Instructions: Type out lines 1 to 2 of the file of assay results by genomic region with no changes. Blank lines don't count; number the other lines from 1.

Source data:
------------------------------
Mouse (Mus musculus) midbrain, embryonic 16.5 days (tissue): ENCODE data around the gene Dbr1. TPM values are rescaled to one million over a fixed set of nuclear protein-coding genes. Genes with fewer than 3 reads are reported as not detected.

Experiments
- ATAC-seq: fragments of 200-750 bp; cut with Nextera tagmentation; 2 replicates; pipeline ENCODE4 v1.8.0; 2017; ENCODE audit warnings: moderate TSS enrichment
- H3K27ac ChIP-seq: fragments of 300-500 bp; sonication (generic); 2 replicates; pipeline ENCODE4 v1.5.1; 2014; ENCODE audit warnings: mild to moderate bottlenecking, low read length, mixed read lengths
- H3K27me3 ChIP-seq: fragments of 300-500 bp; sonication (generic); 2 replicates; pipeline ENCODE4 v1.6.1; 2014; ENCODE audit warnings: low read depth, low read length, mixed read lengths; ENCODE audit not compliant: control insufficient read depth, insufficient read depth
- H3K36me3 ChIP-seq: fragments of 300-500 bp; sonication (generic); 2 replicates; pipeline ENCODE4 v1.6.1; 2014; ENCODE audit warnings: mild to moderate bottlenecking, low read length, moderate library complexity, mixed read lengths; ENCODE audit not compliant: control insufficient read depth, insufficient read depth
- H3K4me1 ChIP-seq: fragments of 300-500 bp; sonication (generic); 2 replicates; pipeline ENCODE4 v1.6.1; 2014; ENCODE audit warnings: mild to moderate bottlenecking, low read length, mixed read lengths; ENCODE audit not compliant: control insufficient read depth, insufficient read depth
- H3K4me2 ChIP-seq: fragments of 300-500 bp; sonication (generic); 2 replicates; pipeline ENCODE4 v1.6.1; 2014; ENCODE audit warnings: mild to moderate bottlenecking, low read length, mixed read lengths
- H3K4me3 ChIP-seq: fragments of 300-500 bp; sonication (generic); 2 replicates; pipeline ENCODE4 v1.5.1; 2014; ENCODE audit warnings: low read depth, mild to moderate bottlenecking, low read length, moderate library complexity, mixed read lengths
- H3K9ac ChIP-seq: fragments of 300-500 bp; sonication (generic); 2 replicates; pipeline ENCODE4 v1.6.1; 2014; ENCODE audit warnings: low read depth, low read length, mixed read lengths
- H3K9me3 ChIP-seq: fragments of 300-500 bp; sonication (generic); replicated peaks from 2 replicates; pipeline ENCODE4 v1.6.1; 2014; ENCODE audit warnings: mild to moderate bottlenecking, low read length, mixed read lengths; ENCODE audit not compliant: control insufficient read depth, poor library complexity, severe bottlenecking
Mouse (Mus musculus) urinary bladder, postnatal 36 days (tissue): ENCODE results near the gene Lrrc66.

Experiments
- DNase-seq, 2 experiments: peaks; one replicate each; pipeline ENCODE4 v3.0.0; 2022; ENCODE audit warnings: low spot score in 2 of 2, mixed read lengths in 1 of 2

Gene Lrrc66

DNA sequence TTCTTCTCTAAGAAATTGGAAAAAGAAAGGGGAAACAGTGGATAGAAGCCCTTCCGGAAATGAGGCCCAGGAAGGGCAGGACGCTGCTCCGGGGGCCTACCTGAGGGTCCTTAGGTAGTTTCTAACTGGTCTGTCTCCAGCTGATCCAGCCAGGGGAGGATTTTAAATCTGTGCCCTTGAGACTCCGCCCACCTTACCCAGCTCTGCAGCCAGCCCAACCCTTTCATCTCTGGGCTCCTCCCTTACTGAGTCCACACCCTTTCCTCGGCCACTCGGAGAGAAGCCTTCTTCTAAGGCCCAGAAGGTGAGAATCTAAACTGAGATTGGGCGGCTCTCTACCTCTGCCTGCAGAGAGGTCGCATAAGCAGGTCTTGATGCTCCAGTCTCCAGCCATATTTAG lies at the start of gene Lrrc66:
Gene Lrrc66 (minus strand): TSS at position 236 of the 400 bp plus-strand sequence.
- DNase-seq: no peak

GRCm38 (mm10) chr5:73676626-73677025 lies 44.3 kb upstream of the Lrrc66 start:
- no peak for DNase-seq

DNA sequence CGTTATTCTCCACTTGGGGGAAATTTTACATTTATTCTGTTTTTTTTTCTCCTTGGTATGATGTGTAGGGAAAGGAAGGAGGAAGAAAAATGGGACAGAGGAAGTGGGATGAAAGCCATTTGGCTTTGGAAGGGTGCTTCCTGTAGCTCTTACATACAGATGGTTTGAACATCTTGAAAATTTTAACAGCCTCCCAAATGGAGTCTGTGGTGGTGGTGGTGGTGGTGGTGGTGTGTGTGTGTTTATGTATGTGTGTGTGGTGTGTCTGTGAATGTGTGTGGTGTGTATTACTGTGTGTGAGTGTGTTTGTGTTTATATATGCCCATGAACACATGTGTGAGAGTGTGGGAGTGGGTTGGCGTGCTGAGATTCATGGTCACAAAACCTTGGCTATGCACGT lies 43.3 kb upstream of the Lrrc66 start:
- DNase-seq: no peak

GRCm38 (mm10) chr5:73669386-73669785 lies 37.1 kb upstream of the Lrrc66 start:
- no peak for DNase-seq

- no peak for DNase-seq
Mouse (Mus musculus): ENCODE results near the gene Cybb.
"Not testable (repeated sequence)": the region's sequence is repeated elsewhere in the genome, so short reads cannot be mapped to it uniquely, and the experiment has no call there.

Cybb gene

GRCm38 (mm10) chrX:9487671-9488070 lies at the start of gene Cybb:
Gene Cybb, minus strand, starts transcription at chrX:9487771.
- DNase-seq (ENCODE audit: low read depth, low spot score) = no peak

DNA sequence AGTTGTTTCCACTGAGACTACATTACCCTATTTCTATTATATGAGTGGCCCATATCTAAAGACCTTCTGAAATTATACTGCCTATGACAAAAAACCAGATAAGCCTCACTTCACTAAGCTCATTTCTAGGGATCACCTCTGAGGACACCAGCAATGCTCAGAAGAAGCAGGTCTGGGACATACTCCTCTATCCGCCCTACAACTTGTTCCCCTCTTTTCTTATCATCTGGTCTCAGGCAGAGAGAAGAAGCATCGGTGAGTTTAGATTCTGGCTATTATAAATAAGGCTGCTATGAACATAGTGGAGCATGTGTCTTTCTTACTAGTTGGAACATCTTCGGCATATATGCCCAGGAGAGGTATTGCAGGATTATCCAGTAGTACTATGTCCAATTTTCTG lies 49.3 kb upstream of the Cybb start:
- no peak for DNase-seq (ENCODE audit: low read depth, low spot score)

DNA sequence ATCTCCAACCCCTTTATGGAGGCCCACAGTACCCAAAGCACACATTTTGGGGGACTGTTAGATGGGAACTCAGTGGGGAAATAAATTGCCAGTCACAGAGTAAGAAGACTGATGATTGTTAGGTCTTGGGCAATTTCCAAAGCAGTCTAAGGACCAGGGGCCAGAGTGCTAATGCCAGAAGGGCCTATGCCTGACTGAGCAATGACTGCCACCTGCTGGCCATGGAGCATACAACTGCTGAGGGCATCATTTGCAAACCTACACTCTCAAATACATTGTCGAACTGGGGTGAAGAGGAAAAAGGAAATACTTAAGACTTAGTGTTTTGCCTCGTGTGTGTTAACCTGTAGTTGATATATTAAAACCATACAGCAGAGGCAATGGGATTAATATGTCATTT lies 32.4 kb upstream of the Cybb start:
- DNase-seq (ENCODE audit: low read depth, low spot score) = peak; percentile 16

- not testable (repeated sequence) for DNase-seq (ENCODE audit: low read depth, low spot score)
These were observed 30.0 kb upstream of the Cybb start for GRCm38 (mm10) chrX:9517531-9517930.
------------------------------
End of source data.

Mouse (Mus musculus) midbrain, embryonic 16.5 days (tissue): ENCODE data around the gene Dbr1. TPM values are rescaled to one million over a fixed set of nuclear protein-coding genes. Genes with fewer than 3 reads are reported as not detected.

Experiments